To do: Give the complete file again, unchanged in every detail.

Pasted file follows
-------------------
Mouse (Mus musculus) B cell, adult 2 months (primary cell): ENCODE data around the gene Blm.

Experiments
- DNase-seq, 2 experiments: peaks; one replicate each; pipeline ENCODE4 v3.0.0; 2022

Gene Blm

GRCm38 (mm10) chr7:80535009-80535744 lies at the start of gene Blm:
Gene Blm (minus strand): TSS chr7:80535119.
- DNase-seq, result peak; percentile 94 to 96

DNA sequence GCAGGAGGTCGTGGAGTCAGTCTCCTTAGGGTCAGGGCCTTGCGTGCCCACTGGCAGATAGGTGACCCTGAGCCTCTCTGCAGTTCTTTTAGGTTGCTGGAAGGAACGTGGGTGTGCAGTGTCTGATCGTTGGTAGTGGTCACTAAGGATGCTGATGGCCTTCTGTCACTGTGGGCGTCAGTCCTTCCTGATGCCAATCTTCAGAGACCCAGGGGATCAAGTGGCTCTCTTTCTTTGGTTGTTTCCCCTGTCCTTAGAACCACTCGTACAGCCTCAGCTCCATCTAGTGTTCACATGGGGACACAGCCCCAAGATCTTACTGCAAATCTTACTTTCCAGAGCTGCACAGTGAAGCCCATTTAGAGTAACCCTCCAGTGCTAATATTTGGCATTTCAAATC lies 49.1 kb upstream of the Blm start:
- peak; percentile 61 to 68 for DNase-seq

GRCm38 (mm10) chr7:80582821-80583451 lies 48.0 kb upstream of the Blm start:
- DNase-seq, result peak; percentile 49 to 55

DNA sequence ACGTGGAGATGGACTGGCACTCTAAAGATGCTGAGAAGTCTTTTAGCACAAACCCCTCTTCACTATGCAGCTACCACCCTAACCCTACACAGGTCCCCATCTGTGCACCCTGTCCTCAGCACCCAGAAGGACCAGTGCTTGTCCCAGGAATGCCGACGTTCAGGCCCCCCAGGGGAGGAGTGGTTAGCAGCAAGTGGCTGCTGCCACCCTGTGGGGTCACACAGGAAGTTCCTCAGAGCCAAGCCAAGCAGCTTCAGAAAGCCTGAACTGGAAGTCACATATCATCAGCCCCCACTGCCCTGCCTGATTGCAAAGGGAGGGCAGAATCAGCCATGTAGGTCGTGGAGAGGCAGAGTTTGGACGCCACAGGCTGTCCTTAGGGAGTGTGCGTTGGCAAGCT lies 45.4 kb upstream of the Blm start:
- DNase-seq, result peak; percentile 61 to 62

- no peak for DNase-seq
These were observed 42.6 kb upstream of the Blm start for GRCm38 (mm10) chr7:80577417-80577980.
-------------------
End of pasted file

Mouse (Mus musculus) B cell, adult 2 months (primary cell): ENCODE data around the gene Blm.

Experiments
- DNase-seq, 2 experiments: peaks; one replicate each; pipeline ENCODE4 v3.0.0; 2022

Gene Blm

GRCm38 (mm10) chr7:80535009-80535744 lies at the start of gene Blm:
Gene Blm (minus strand): TSS chr7:80535119.
- DNase-seq, result peak; percentile 94 to 96

DNA sequence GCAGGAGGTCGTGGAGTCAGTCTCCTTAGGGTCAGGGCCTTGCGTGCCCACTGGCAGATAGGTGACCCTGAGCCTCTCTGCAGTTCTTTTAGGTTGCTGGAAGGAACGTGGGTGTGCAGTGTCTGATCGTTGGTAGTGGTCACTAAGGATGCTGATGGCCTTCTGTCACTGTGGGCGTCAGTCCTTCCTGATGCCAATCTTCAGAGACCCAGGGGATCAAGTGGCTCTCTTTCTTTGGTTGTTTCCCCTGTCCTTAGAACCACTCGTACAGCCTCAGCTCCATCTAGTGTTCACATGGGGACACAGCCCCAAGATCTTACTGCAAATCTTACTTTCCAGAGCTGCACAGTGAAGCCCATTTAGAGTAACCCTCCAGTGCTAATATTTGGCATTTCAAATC lies 49.1 kb upstream of the Blm start:
- peak; percentile 61 to 68 for DNase-seq

GRCm38 (mm10) chr7:80582821-80583451 lies 48.0 kb upstream of the Blm start:
- DNase-seq, result peak; percentile 49 to 55

DNA sequence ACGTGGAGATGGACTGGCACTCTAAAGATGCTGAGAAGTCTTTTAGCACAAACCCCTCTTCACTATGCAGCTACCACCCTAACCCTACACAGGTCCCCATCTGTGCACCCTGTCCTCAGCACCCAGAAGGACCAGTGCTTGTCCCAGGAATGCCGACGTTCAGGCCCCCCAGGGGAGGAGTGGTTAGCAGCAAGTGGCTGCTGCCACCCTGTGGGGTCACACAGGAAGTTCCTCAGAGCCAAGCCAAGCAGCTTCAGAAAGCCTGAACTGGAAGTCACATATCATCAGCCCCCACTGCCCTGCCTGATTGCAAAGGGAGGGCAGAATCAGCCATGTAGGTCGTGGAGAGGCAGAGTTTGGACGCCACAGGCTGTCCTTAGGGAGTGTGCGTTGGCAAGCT lies 45.4 kb upstream of the Blm start:
- DNase-seq, result peak; percentile 61 to 62

- no peak for DNase-seq
These were observed 42.6 kb upstream of the Blm start for GRCm38 (mm10) chr7:80577417-80577980.